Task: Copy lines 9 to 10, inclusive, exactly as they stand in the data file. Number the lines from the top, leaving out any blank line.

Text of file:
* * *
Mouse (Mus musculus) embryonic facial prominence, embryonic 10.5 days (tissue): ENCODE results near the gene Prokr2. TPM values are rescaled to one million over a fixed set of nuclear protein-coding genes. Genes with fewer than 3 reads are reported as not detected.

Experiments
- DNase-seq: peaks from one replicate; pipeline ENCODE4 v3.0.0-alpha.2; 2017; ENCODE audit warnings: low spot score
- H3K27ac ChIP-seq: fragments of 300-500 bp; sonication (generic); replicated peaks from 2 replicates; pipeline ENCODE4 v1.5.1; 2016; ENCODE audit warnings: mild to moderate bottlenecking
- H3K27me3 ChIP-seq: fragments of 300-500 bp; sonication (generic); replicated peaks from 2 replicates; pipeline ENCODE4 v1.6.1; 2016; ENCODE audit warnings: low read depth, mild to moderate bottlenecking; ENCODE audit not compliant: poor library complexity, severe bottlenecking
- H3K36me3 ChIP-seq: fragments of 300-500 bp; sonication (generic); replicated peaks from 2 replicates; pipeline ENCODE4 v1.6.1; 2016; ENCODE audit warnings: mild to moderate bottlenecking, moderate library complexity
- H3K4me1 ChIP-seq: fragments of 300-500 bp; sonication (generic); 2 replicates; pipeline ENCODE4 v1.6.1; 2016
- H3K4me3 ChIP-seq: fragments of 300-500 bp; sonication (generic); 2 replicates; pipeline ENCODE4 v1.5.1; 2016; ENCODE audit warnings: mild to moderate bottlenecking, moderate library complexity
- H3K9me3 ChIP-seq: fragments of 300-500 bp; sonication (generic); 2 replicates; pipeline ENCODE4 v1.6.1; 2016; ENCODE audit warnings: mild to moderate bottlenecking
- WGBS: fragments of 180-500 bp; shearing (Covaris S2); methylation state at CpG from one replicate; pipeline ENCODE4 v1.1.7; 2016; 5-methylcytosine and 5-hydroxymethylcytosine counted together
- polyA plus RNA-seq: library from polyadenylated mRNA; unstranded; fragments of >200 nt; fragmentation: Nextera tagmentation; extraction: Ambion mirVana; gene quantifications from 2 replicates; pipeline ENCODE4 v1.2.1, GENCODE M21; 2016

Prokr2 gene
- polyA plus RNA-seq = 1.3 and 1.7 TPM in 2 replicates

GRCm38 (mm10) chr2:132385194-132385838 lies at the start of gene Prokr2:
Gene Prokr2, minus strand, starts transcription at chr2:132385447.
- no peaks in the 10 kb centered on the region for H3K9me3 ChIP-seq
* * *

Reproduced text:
- H3K9me3 ChIP-seq: fragments of 300-500 bp; sonication (generic); 2 replicates; pipeline ENCODE4 v1.6.1; 2016; ENCODE audit warnings: mild to moderate bottlenecking
- WGBS: fragments of 180-500 bp; shearing (Covaris S2); methylation state at CpG from one replicate; pipeline ENCODE4 v1.1.7; 2016; 5-methylcytosine and 5-hydroxymethylcytosine counted together